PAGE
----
This one-sentence item ran on the front page of The Fayette (Alabama) Banner newspaper on Thursday, July 3, 1919:
Mr. Thomas Hughes
Mr. Thomas Hughes, well known and highly respected citizen of the Ashcraft Corner community, died last Monday, and was buried Tuesday.
The name of the deceased was given as Thomas Hughes, but I believe this was an error. My great-great grandfather, James Thompson Hughes, was called “Thomps,” which is short for his middle name. “Thomps” and “Thomas” sound a lot alike, especially when “Thomps” is pronounced the way many Southerners would say it — as if it were a two-syllable word.
Thomps is buried at the Ashcraft Corner Cemetery in Fayette County, Alabama, and the date of death given on his headstone is June 29, 1919, which was a Sunday. The newspaper gave the day of death as Monday, which would have been June 30, 1919.
So, if I am right about this, and if the date of death on Thomps’ headstone is correct — then the newspaper managed to pack two factual errors into just one, 21-word sentence.
This Larkin Hughes was not a direct line ancestor of mine, but he was a first cousin of my great-great grandfather. This story was published on the front page of The Pickens Sentinel on June 25, 1914.
Mr. Larkin Hughes Died Tuesday, 23d
Mr. Larkin Hughes, one of the old and honored citizens of Pickens County, died at his home about 4 miles from Pickens at 3 o’clock Tuesday a.m. He developed a case of pneumonia only last Saturday.
Mr. Hughes was a little over 90 years old at the time of his death and was one of the oldest and best known men in the county. His friends were many and they will be deeply grieved to learn of his death. He was born in Pickens County and served in the Confederate Army and was made a lieutenant during the war. During the war he received a wound in one arm and it gave him trouble until his death.
Mr. Hughes was twice married, his second wife and the following children are living: Jas. A., and Alfred Hughes, of Laurens County; Mrs. Charlotte Clayton and Miss Tirzah Hughes of Pickens County, and Mrs. Belle Davis, of Inman.
He was a member of Twelve Mile Methodist church and Keowee Lodge No. 179 A.F.M. The funeral was held at Bethlehem church Wednesday and the body was buried with Masonic honors.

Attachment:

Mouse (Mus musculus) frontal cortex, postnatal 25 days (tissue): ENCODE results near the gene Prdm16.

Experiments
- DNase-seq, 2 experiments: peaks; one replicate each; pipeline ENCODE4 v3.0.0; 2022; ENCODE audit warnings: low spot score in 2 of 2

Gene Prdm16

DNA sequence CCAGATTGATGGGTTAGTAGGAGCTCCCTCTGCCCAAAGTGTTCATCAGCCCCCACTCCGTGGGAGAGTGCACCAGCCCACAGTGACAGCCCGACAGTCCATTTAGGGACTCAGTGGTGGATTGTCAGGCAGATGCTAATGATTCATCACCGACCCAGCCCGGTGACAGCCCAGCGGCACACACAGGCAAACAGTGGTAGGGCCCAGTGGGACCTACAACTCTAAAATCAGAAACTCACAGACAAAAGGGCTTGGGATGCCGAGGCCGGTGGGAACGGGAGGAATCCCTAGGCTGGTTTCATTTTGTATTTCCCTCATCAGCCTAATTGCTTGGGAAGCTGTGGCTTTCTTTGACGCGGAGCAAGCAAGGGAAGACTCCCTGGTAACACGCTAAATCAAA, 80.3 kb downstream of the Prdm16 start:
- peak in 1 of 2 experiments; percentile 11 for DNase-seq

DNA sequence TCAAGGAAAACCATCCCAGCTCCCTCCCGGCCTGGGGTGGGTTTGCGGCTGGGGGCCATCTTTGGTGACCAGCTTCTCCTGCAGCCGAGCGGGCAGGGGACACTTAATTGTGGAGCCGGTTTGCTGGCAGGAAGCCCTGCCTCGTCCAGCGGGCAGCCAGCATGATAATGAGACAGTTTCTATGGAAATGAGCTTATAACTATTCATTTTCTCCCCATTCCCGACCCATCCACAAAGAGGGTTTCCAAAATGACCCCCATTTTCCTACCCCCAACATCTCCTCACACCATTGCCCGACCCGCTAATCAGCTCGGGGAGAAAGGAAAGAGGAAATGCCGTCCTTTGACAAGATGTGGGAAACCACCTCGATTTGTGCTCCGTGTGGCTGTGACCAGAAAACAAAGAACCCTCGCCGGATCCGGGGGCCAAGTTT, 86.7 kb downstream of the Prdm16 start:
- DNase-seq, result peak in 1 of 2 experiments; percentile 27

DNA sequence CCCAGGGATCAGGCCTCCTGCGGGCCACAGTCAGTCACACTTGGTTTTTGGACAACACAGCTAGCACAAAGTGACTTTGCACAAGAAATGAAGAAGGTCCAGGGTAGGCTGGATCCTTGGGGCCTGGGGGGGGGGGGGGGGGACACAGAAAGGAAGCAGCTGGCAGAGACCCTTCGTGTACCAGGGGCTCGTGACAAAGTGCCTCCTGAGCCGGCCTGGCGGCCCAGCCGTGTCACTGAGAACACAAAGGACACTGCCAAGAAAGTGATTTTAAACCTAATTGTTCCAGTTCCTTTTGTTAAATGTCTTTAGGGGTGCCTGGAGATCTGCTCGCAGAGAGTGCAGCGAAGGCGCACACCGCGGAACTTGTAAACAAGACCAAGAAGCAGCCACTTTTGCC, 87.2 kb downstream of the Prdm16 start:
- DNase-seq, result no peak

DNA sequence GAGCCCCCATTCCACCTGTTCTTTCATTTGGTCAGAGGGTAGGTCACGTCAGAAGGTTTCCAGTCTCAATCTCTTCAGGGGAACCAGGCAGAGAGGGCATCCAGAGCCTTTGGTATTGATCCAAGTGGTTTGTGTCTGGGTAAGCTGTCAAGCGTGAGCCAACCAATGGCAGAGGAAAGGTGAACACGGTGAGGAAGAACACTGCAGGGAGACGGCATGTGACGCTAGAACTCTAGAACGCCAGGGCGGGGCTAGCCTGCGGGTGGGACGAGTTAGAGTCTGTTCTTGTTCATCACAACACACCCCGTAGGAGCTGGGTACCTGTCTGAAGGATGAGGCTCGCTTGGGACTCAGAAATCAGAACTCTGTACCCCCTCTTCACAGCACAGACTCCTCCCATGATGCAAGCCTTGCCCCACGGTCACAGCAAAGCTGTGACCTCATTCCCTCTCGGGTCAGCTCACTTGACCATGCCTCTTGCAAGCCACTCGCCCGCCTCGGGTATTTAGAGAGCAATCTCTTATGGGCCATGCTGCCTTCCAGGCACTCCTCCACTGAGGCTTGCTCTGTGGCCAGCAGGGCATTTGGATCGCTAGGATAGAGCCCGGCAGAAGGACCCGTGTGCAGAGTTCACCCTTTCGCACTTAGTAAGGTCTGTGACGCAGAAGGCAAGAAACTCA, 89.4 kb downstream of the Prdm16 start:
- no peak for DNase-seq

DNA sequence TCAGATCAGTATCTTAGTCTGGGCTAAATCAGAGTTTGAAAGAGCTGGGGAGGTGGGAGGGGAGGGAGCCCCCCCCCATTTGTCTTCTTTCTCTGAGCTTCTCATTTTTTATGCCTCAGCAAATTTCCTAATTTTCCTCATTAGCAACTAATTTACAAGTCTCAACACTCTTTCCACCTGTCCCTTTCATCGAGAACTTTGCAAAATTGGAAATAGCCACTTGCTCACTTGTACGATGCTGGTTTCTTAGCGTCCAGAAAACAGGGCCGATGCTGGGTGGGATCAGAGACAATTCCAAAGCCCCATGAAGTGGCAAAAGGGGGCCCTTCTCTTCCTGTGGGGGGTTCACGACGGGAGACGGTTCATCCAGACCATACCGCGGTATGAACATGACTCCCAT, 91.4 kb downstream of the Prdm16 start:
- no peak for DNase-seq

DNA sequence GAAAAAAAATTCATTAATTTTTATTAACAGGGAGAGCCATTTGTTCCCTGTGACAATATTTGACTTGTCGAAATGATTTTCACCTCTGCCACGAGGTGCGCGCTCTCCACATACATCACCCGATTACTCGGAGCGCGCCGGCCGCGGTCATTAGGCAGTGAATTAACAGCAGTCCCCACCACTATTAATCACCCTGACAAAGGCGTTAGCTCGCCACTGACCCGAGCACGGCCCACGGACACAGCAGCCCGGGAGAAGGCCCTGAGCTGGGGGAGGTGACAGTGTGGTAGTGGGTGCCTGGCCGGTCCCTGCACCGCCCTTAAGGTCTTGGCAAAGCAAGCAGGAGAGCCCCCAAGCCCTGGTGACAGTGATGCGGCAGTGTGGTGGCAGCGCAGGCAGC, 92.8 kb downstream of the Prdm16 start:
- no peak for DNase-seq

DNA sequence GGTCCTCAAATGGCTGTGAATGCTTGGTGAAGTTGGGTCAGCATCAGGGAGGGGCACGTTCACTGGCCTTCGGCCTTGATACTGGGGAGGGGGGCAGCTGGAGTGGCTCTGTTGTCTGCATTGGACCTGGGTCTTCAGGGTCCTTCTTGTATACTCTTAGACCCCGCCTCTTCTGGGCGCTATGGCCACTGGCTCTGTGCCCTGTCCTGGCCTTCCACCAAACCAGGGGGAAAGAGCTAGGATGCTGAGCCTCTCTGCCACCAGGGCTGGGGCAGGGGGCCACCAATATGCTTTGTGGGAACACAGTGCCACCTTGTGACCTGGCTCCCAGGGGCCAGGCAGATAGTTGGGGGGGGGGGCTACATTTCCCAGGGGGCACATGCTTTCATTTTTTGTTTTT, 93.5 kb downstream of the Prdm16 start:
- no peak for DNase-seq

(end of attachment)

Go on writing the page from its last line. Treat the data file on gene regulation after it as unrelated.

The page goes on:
The Sentinel joins with unnumbered friends in extending to the family sincere sympathy.
This James W. Hughes was not a direct line ancestor of mine, but he was a brother of my great-great-great grandfather. The obituary below was published in The Pickens Sentinel on July 21, 1881.
DEAD – James W. Hughes, died at the residence of his son, Larkin Hughes, four miles South of this place, on Friday, the 15th instant, at 6:30 o’clock p.m. Mr. Hughes was born near Pickensville in this County, on the 31st of day of July, 1798, and was consequently eighty-two years, eleven months and fifteen days old. He lived all his life in this County, except about four years which he spent in Georgia, and reared a family of children here who, together with several grand and great grandchildren, survive him. He had been an earnest devoted and exemplary member of the Methodist Church for sixty years or more, and all who knew him had the utmost confidence in his honesty, patriotism and Christian fidelity. He died full in the faith and much esteemed and beloved by all his circle of acquaintance. His remains were interred in the graveyard at Bethlehem Church, Rev. S.P.H. Elwell preached his furneral, and in an eloquent and feeling manner portrayed the moral worth and many Christian virtues of the deceased. To the sorrowing relatives we extend our heart felt sympathies.
As I have written about before, I simply cannot say with any certainty at this point, based on the evidence I have in hand, exactly where my 4th great grandfather, Andrew Hughes (1755-1843) is buried.
The question of where my 3rd great grandfather, Andrew’s son, Elisha, is buried — is fraught with even more uncertainty.
But I can say with great certainty where Andrew’s son, and Elisha’s brother, James W. Hughes (1798-1881) is buried. And, it is that certainty that led me to take my chances on a rainy Saturday and drive more than 2 hours from Charlotte, N.C., down to the countryside outside Pickens, S.C., to see the cemetery where James W. was laid to rest some 133 years ago.
Also buried in the same cemetery is a son of James W., named Larkin Hughes. The fact that I am related to James W. and Larkin has been confirmed by the Y-DNA test I did with Family Tree DNA. A descendant of James W. and Larkin showed up as a match for me in the results I got from that test.